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Nov. 20, 2019, 8:50 a.m.

What should newsrooms do about deepfakes? These three things, for starters

Three researchers argue the dangers of deepfakes are overblown, but they will still require journalists to give thought to how they handle unconfirmed information.

Headlines from the likes of The New York Times (“Deepfakes Are Coming. We Can No Longer Believe What We See“), The Wall Street Journal (“Deepfake Videos Are Getting Real and That’s a Problem“), and The Washington Post (“Top AI researchers race to detect ‘deepfake’ videos: ‘We are outgunned’“) would have us believe that clever fakes may soon make it impossible to distinguish truth from falsehood. Deepfakes — pieces of AI-synthesized image and video content persuasively depicting things that never happened — are now a constant presence in conversations about the future of disinformation.

These concerns have been kicked into even higher gear by the swiftly approaching 2020 U.S. election. A video essay from The Atlantic admonishes us: “Ahead of 2020, Beware the Deepfake.” An article from The Institute for Policy Studies asks: “Will a ‘Deepfake’ Swing the 2020 Election?” The numerous offerings in this genre ask us to consider a future in which voters are subject to an unrelenting stream of fabricated video content indistinguishable from reality.

The articles above — and many others like them — express grave concerns about deepfakes, largely without hazarding solutions. The threat of deepfakes to sow disinformation is real — but it is broadly overstated, and it can be mitigated by interventions centered on newsroom practices.

While deepfakes might be novel in form, there’s good reason to be skeptical of their capacity to radically transform public discourse and opinion-forming. In part that’s because propagandists are pragmatists, and low-barrier-to-entry mediums like text and crude photoshops might serve their purposes just as well. Many of those who might be taken in by outright conspiracy theories are not persuaded by the theories’ persuasiveness so much as by motivated reasoning: They’d like to believe them to be true. When threadbare theories have currency, it’s not clear that novel tools to make them appear objectively more solid would bring that many more people along.

The impact of deepfakes may be further blunted by rapidly improving detection capabilities, and by growing public awareness around the technology, courtesy of the sort of press coverage referenced above.

It’s important to recognize that the most recent round of reporting reflects decades of mounting consciousness and concern. A Wall Street Journal article from 1999 titled “When Seeing and Hearing Isn’t Believing” warned of the persuasive power of audio-visual “morphing” technology:

Video and photo manipulation has already raised profound questions of authenticity for the journalistic world. With audio joining the mix, it is not only journalists but also privacy advocates and the conspiracy-minded who will no doubt ponder the worrisome mischief that lurks in the not too distant future.

In the years since, decontextualized or outright fabricated content has been a staple of social media newsfeeds, breeding a degree of native skepticism and distrust that will likely go some distance in heading off deepfake-driven sea changes in public opinion.

This is not to say that people won’t be harmed by deepfakes. We’re likely to see more malicious machine learning applications like DeepNude, an application which uses deepfake-style technology to synthesize pornographic images from pictures of clothed women (and only women). And those who create and spread such content should be held accountable for their harassment of their targets and the environment that more broadly creates — a distinct problem from that of the spread of disinformation. For the latter problem, an overly strong focus on the technology tends to lead us away from thinking about how and why people believe and spread false narratives, particularly in the political domain.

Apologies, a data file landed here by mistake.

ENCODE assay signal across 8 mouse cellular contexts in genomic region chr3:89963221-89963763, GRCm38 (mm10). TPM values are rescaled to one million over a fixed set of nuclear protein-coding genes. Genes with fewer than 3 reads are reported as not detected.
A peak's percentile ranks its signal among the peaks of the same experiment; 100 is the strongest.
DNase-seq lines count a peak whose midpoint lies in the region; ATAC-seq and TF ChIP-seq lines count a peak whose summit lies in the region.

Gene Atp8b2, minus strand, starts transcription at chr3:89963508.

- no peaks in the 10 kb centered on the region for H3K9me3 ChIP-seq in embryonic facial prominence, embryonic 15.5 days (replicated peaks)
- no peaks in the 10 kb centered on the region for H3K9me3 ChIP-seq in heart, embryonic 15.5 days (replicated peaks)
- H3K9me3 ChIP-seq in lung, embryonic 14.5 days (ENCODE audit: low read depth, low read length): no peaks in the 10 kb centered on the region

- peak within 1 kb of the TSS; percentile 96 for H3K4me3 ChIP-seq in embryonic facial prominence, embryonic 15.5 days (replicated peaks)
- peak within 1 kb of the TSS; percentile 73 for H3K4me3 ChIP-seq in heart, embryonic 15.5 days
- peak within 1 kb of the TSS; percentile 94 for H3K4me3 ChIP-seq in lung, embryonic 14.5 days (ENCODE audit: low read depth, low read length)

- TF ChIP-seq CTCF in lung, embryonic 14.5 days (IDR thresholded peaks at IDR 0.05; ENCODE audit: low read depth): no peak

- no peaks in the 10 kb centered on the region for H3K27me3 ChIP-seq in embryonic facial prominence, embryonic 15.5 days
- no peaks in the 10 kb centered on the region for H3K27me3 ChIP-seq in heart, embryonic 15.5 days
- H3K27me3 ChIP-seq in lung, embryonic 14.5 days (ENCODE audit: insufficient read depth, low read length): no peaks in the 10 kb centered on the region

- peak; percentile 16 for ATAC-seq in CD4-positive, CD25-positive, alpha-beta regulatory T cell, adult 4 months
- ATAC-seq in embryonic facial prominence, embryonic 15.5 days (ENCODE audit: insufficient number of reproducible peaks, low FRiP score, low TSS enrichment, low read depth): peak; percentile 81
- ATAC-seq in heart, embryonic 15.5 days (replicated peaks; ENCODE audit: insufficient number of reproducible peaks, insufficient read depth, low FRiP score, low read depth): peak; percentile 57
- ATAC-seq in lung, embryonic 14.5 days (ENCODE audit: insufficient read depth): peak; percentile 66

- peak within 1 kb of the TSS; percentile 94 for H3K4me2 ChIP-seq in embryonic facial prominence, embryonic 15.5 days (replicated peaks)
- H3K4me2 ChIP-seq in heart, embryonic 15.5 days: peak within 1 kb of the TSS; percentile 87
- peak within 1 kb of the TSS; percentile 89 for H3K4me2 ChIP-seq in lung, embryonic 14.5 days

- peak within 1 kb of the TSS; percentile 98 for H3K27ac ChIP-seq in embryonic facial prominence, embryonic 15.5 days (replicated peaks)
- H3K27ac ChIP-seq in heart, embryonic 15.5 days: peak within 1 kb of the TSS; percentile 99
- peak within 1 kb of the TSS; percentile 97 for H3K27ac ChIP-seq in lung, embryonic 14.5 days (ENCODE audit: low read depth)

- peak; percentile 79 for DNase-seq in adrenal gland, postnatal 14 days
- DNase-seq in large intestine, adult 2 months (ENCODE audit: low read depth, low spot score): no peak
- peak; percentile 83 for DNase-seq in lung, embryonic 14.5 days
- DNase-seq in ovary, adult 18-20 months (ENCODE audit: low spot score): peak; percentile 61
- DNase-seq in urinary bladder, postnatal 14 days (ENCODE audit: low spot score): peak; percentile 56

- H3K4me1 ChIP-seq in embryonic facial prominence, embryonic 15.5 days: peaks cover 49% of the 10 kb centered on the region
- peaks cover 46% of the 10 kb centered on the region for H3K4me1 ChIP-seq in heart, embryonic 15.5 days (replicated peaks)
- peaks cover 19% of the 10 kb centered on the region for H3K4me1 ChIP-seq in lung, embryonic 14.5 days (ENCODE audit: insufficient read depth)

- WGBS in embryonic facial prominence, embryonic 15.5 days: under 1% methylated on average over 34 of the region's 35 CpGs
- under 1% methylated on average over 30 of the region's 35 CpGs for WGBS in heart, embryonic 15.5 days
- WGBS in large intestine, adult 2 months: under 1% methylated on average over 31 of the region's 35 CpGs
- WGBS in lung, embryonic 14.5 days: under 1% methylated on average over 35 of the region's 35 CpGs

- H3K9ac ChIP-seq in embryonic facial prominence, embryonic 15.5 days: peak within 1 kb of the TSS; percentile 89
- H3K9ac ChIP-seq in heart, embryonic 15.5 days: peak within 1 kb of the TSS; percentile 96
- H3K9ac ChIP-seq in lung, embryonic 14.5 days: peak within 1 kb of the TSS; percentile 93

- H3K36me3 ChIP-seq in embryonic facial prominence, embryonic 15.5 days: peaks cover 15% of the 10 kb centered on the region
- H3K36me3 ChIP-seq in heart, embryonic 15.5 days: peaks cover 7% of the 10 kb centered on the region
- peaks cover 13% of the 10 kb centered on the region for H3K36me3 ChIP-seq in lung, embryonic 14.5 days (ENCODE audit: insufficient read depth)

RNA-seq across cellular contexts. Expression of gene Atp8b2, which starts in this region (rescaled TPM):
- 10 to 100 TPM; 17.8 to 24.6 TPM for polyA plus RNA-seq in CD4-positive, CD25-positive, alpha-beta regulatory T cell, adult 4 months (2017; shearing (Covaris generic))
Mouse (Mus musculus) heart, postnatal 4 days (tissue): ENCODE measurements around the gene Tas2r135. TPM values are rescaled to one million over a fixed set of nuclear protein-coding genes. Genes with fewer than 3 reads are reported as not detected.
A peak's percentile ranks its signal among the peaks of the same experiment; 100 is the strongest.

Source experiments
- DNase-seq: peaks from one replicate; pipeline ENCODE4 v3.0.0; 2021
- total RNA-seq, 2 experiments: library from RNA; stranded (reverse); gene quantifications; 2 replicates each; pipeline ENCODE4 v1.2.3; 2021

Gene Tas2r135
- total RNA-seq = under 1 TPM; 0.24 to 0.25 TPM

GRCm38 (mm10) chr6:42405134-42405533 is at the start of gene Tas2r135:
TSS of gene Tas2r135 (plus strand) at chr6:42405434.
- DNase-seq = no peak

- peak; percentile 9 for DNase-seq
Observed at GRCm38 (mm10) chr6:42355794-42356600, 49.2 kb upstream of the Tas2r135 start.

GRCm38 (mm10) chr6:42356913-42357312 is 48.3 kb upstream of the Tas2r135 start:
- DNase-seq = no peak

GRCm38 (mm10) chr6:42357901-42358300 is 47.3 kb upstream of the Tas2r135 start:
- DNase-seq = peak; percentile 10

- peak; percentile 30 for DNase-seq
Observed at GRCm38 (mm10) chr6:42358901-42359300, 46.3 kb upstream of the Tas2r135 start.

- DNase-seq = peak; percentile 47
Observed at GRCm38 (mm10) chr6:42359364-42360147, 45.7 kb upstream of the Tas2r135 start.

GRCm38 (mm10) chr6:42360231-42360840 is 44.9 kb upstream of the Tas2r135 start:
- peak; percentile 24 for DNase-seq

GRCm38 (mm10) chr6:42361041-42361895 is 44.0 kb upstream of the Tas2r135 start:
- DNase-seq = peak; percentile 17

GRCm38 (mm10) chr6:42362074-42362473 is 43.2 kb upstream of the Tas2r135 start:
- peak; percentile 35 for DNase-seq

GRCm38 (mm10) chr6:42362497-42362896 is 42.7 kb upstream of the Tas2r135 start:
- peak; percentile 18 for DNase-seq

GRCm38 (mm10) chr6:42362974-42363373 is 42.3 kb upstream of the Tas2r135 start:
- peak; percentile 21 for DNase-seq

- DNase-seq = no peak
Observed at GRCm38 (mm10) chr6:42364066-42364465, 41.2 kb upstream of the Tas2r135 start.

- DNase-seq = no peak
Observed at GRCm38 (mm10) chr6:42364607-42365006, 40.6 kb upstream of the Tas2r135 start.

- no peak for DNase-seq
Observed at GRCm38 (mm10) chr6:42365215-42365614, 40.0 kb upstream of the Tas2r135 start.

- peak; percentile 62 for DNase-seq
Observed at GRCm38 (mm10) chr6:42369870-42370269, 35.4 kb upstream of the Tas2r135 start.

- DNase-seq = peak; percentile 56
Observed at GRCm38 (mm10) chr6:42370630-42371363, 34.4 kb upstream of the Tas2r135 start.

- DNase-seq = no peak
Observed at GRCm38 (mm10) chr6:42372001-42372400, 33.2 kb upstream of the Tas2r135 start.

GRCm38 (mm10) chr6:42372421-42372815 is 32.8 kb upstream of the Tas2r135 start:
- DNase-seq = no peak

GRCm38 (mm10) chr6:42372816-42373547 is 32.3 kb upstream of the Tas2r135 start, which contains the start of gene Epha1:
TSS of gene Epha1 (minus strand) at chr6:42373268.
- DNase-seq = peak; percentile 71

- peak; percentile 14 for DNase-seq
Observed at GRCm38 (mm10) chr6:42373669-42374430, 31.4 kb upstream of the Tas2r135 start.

This skepticism has begun to find a very visible place in the rapidly emerging dialogue around deepfakes. Last June, Joan Donovan and Britt Paris argued in Slate that low-tech “cheapfakes” can be just as damaging as deepfakes given an audience that is ready to believe, pointing to a widely circulated, primitively doctored video of Nancy Pelosi as their keystone example. In August, Claire Wardle — who leads First Draft, a nonprofit founded to fight disinformation — took to The New York Times with a video (part of which was itself deepfaked) making the case that the probable impacts of deepfakes are likely overhyped. It concludes with an entreaty to the public: “And if you don’t know — 100 percent, hand-on-heart — this is true, please don’t share, because it’s not worth the risk.”

Wardle’s admonition reflects an important effect that deepfakes might have on our media ecosystem, even if they’re not capable of distorting public opinion to a novel magnitude. As deepfakes become an everyday part of our information ecosystem, they might hinder the ability of newsrooms to respond quickly and effectively in countering false information.

Many newsrooms — particularly those that follow Wardle’s standard of 100 percent certainty — tend to take a precautionary principle. In cases where the veracity of a piece of information or content cannot be confirmed, their tendency is not to report on it at all until such confirmation materializes. As the Code of Ethics for the Society of Professional Journalists exhorts: “Verify information before releasing it…Remember that neither speed nor format excuses inaccuracy.” This already poses a challenge in dealing with text and images in a fast-moving, virality-driven news ecosystem, and technically sophisticated deepfakes may substantially raise the costs of doing conclusive forensics in the newsroom environment. Since calling a deepfake a deepfake will, in many cases, be construed as a highly political act, newsrooms will want to take the time to get their forensics right.

This laudable principle has some uncomfortable consequences when it collides with today’s media environment. In the critical first hours after their release, deepfakes may circulate through the web with comparatively little attenuation from established newsrooms and their fact-checkers. The sites that do swiftly weigh in on the veracity of a deepfake (or spread it without weighing in at all) will likely be those with less rigorous standards, promulgating half-formed assessments in the hopes of being among the first to report. In the process, they may wrest control of the narrative around the deepfake away from those best equipped to manage it responsibly.